Women’s Mental Health

Journal Article Annotations
2021, 4th Quarter

Women’s Mental Health

Annotations by Jyoti Sachdeva MD
December, 2021

  1. Perinatal Planning Guide: Mitigating Perinatal Mood and Anxiety Disorders During the COVID-19 Pandemic.


    PUBLICATION #1 — Women’s Mental Health

    Perinatal Planning Guide: Mitigating Perinatal Mood and Anxiety Disorders During the COVID-19 Pandemic.
    Leah C Susser, Victoria M Wilkins, Lauren H Sternberg


    The finding:
    This narrative review provides guidance to clinicians to address women’s heightened risk of perinatal mood and anxiety disorders (PMAD) during the COVID-19 pandemic Several pandemic related factors increase women’s vulnerability to PMAD: the fear of contracting COVID-19 infection and its effect on her pregnancy and fetus; changes in social support due to isolation or lockdowns; and pandemic-related changes in work environment. Furthermore, lower socioeconomic status, increased life stress, financial difficulties, or being Black or Hispanic (communities disproportionately affected by covid) are additional contributing factors for PMAD. Despite the increasing prevalence of PMAD, very few women have access to evidence-based perinatal mental health care. Clinicians who have an ongoing relationship with these women—such as primary care providers, family practitioners, and obstetricians—are uniquely positioned to provide psychoeducation and practical guidance to prevent and manage PMAD. Besides educating women about symptoms, risk factors and treatment of PMAD, clinicians can help women with perinatal planning specifically focusing on ensuring availability of adequate social support. Clinicians can and should also help women develop a plan for optimizing sleep, nutrition, and exercise during the perinatal period.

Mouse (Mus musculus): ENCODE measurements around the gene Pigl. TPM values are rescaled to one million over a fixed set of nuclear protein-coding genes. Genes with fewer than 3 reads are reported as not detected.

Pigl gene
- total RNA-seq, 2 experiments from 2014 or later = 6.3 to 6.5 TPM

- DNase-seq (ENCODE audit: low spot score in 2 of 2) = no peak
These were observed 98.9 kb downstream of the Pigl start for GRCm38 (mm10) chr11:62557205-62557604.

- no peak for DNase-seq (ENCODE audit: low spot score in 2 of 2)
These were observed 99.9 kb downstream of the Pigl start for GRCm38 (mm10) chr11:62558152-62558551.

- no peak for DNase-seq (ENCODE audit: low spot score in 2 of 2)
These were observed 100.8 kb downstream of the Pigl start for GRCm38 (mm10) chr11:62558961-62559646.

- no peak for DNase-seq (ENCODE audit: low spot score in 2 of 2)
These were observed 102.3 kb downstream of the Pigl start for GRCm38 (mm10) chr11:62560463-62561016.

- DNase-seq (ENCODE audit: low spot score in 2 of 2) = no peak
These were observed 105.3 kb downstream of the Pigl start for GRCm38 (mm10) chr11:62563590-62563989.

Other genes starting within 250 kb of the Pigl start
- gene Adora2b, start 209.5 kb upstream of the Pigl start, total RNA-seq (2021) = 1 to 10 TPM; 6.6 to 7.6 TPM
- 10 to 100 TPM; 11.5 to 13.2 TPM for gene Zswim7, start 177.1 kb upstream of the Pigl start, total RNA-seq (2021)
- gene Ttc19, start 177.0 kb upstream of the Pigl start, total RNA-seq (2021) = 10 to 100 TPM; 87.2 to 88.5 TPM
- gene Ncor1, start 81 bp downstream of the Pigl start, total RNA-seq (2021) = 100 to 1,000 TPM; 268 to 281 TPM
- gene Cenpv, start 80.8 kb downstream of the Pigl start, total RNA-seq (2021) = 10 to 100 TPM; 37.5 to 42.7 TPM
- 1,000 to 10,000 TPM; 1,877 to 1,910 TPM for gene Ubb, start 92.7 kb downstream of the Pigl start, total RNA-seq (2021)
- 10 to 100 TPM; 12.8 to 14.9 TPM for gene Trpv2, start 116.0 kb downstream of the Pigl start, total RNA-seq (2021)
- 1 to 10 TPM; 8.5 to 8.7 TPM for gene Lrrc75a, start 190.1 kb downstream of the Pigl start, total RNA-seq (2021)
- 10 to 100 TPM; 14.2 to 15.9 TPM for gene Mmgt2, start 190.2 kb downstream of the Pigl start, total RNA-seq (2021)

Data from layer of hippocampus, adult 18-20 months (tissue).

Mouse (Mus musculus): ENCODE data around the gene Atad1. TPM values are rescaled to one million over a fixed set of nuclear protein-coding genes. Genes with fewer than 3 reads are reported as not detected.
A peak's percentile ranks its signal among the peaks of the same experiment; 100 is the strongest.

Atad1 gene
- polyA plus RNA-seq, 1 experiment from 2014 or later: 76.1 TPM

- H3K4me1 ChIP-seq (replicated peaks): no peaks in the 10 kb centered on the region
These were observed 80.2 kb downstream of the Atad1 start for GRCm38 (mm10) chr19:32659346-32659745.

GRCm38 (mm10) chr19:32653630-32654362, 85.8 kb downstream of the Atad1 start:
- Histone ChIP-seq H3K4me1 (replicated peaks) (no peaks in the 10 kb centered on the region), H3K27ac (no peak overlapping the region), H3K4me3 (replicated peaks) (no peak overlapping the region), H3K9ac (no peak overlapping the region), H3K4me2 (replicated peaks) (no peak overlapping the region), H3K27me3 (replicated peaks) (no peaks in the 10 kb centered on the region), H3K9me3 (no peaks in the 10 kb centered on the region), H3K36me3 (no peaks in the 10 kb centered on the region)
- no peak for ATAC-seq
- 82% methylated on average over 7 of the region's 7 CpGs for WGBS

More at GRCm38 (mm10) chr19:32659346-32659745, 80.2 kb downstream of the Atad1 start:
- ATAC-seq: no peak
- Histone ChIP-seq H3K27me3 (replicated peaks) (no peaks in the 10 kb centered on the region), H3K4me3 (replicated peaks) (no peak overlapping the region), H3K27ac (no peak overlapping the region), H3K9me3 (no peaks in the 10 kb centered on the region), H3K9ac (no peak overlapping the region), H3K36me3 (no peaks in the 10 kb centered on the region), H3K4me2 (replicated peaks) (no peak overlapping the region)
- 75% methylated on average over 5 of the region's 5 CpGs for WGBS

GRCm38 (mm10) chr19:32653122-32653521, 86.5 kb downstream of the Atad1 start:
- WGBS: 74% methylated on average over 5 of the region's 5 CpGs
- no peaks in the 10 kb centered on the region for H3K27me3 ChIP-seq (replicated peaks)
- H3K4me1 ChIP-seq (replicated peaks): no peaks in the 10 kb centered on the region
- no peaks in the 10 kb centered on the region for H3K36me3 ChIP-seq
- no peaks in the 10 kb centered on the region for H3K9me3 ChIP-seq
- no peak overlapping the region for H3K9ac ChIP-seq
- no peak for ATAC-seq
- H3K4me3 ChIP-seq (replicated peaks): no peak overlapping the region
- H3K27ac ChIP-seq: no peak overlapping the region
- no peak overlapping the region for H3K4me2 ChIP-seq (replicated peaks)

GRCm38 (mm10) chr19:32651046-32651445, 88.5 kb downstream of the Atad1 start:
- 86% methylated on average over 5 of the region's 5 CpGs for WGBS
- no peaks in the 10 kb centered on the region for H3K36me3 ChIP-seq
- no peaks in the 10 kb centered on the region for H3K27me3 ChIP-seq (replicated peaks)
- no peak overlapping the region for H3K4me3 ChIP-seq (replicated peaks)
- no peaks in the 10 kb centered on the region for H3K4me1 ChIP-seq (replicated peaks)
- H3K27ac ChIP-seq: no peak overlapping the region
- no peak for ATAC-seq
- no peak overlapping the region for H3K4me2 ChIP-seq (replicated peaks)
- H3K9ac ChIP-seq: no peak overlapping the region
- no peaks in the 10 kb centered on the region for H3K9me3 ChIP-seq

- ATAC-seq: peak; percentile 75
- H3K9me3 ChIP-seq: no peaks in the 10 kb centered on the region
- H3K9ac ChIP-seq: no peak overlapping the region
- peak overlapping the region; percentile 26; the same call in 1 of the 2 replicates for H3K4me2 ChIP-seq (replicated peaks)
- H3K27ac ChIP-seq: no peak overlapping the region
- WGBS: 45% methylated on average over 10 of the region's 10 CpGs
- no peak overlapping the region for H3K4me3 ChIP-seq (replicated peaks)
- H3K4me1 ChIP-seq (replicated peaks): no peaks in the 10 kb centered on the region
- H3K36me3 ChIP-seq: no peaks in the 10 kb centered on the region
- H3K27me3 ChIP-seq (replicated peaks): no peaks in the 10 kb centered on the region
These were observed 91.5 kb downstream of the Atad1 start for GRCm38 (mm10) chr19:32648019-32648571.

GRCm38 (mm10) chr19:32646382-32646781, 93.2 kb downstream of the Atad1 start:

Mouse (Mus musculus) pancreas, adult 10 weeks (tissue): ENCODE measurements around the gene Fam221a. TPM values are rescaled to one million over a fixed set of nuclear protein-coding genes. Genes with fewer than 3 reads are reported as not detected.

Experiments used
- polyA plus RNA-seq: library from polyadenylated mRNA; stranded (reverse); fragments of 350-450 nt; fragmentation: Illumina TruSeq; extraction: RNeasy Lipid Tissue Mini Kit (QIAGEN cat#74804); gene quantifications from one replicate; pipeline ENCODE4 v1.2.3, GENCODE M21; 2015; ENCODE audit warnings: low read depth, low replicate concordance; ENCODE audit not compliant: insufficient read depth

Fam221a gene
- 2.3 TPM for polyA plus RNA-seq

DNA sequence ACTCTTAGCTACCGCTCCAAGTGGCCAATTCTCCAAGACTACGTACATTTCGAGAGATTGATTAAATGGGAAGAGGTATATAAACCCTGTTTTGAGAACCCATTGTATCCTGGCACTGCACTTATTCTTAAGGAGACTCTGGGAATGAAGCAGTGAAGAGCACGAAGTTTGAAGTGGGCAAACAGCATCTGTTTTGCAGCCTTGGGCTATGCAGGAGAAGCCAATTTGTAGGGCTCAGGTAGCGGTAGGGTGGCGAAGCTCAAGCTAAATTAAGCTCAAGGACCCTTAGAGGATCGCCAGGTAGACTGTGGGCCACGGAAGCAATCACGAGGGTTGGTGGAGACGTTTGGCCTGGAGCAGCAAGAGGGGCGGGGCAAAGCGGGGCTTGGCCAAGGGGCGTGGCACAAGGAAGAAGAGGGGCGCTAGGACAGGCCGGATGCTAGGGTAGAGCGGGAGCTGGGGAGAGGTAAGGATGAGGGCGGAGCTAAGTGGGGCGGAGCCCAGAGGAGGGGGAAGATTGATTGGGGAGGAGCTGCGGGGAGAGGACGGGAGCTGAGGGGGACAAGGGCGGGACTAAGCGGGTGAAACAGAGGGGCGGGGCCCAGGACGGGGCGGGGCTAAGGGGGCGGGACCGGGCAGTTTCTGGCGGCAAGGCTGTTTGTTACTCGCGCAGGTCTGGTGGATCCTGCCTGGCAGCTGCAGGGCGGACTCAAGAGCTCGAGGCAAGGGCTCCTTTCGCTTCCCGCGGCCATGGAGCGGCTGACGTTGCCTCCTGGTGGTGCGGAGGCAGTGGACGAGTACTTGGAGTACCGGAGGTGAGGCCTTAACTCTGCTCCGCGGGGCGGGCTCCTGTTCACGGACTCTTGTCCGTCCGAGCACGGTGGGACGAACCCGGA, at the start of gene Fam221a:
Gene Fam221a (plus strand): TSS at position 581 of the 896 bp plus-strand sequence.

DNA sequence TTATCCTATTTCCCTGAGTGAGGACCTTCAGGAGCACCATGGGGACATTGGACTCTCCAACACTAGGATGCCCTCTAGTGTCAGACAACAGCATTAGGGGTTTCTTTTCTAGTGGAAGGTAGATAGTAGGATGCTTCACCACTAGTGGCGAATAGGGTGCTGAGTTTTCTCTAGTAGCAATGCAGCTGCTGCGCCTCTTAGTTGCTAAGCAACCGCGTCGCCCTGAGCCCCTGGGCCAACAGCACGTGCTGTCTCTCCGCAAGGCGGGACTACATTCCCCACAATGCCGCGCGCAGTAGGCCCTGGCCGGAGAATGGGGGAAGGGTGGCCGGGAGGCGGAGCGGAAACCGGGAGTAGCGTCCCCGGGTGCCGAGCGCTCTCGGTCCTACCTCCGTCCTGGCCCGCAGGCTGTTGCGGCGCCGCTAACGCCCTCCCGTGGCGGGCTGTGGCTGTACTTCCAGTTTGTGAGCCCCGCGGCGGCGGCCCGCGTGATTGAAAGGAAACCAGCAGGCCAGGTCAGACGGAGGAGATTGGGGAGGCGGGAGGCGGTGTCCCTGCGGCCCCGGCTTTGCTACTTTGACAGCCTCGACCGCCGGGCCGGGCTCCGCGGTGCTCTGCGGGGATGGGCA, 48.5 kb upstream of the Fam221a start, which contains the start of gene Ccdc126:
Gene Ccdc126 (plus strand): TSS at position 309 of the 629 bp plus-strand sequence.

Strength and weaknesses:
    This article is a narrative review. The efficacy and generalizability of practical guidance to prevent and mitigate PMAD during Covid 19 pandemic is unclear. On the other hand, all the lifestyle modifications suggested are generally health promoting and carry little or no risk of harmful effects.

    C-L Psychiatrists often treat women with PMAD in hospital or ambulatory settings. They can readily use the practical guidance offered here to optimize treatment and empower women who have little access to resources.